I’m always looking for new ways to engage my students. I like giving them out-of-the-box challenges that will make for meaningful memories. Therefore, I knew underwater photos would be a hit. The planning of this project was a collaborative effort between my students, my student teacher, and myself. I knew it would be fun, but this project also provided so many learning opportunities for my students. Through this project, students gained skills with perspective, foreshortening, portraits, working with figures and so much more.
It was a little bit crazy and a lot of fun. But, most importantly, it’s going to be an experience that my kids are going to remember for a long time to come. Today I’m sharing what I’ve learned so that you can try an underwater photo shoot with your students.
How to Conduct an Exhilarating
Underwater Photo Shoot
1. Find Yourself an Underwater Camera
For me, this was a matter of convincing my Activities Director that my art club budget money was best spent on a new camera. He’s not what we would call an “art guy.” I prefaced my request by saying, “We both know you’re not an art person, so I don’t think you understand how cool this idea really is . . .” He was receptive and open-minded, which I really appreciated. He approved a new camera with the caveat that it had to be cheap. After doing a little research, we decided on a camera model that we thought would work well. After a purchase order and a drive to the camera store, we were ready to go.
If you don’t have funds, or if you have less-than-receptive administration when it comes to budget oversight, start looking around. I found out after the fact that there were two underwater cameras that students’ parents had that would have been available for me to borrow. It never hurts to ask!
2. Find Yourself a Pool
This may take a little more persuasion, but you need to convince your Facilities Director, or whoever is in charge of the facility, to turn it over to you for an afternoon. In my case, it helped that my student teacher was a state champion swimmer and I myself am a certified lifeguard because that alleviated a lot of concerns. If there isn’t a pool at your school, look around the community to see what your options may be. For safety’s sake, you may want to consider hiring a lifeguard for the afternoon. They’ll probably enjoy the process.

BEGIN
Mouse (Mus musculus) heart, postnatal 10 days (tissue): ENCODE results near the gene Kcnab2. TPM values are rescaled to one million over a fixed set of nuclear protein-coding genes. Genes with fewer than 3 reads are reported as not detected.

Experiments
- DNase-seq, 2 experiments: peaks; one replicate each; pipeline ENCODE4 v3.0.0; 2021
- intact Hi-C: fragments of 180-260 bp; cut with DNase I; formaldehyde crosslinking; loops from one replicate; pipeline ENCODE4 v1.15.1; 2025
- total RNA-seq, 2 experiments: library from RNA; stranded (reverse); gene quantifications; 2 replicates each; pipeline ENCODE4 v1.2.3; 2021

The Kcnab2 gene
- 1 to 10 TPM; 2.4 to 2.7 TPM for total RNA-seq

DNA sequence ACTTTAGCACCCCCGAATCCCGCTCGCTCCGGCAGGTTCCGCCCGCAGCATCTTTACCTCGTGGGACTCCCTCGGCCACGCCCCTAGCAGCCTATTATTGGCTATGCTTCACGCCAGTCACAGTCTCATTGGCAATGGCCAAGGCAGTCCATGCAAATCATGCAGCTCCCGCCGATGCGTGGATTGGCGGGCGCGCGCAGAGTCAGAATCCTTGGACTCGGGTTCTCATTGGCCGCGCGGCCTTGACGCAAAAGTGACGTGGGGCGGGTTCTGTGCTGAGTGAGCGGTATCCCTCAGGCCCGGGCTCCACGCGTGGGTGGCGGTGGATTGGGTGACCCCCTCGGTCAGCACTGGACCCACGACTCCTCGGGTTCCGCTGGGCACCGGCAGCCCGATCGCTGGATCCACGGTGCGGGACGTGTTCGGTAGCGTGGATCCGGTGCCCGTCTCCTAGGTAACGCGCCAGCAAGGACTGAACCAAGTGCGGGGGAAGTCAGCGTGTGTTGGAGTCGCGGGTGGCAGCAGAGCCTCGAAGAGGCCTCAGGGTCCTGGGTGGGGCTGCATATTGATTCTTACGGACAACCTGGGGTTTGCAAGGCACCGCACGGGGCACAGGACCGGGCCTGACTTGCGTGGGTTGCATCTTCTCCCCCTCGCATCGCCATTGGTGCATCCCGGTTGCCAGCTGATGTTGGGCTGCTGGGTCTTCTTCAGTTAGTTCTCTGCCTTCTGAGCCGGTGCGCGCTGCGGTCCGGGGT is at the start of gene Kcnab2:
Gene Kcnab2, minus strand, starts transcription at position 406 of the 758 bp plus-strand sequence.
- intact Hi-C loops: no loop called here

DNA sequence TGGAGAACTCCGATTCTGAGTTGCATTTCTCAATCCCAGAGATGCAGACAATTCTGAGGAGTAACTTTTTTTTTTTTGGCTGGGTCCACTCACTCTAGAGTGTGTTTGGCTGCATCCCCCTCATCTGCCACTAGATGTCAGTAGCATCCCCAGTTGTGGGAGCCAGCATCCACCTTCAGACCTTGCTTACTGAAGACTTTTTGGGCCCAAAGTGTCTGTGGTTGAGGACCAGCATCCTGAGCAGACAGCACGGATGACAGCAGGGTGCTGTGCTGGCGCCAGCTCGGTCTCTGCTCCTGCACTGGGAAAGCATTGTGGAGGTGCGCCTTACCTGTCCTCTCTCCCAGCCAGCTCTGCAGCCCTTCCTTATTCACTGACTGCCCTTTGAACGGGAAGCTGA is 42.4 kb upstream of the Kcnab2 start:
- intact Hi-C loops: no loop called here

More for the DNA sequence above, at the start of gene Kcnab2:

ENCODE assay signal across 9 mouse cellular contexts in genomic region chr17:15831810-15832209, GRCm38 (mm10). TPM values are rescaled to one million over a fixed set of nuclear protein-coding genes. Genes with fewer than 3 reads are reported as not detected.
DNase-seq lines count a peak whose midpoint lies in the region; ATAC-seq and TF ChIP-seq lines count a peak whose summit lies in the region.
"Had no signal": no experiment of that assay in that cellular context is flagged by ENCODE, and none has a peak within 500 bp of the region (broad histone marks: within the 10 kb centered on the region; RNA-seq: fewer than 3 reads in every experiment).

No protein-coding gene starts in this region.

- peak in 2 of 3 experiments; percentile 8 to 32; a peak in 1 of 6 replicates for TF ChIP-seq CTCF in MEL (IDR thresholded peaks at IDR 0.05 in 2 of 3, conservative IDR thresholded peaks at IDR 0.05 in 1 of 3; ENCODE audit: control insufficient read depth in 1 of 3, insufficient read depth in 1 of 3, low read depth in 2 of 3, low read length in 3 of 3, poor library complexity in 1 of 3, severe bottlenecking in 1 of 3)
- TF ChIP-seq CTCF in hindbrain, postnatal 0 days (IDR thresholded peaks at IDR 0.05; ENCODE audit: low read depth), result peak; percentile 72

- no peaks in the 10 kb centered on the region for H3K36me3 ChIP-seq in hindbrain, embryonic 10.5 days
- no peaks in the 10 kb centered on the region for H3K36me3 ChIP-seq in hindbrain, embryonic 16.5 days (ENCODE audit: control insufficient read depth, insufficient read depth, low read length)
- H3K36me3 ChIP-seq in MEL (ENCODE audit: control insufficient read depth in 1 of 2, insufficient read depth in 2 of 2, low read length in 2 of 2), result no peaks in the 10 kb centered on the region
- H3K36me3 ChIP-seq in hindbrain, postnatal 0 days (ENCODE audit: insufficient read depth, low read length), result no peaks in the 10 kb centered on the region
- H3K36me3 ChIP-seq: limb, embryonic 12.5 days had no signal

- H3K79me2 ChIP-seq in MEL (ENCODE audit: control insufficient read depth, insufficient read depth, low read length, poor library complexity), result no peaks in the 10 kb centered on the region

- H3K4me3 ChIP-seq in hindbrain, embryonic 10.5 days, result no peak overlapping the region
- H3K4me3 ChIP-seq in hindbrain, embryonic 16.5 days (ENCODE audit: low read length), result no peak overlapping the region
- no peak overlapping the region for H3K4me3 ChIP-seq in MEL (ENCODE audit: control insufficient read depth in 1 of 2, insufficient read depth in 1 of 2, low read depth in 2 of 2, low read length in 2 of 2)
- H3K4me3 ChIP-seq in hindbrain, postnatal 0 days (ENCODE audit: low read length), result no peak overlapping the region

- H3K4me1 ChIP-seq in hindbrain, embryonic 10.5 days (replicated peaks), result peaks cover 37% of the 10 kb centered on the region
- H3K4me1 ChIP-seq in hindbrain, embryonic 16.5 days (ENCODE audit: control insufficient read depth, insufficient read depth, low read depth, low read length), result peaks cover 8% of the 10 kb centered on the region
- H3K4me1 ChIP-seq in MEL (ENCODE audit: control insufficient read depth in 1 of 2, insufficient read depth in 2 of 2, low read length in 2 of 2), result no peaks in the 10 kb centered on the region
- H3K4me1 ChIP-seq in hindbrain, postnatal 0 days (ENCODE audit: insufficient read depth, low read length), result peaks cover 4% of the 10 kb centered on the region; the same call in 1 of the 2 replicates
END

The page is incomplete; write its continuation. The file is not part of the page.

3. Plan Your Photo Shoot
My kids and I had so much fun brainstorming all the different possibilities of what we could do underwater. We thought about costumes and props as well as things that would be funny, interesting, or visually appealing underwater. For us, that started with things that would normally electrocute you.
4. Have a Plan and Prep Your Kids
We organized our shoot at both ends of the pool beginning with a bunch of jumps off the diving board. We went one at a time off the diving board into the deep end, with one person underwater getting shots of people as they broke the surface. After everyone had a turn (or two or three, depending on what they needed) we moved into the shallow end to make use of our costumes and props.
Having the kids know this plan before we even entered the pool area was key in ensuring a smooth and safe operation. The other thing to make kids aware of is how difficult it can be to swim with clothes or costumes on. Kids need to be honest about their swimming abilities. If they’re not strong swimmers, you definitely need to have supervision or help available for them.
5. Do Some Editing
The kids put together their vision of what they wanted their underwater shots to look like and followed through with the photographs. From there, it only makes sense that they edit their photos for composition, lighting, detail, and accentuating whatever else they may need. These edits should be made with an eye toward the final product, whether that is a drawing, a painting, a digital project, or just the photograph itself.
6. Make Art!
For some, it may only be the photograph. For us, it will be drawings. We have photos that really accentuated perspective, foreshortening, and other situations that made for challenging figure drawings. We also have photos that require great attention to detail, with bubbles, closeups, and the effect of water on three-dimensional forms. These effects create meaningful challenges that students are really excited about drawing.
What kind of final drawings come from this remain to be seen–art club only meets once a week, so we haven’t progressed a lot–but I’m excited about the potential. The bigger takeaway, however, is how a collaborative creative effort led to a memorable and meaningful experience for my students.
What is the most memorable project you have done with your students?
Would you be willing to get in the pool for a quality project?
Magazine articles and podcasts are opinions of professional education contributors and do not necessarily represent the position of the Art of Education University (AOEU) or its academic offerings. Contributors use terms in the way they are most often talked about in the scope of their educational experiences.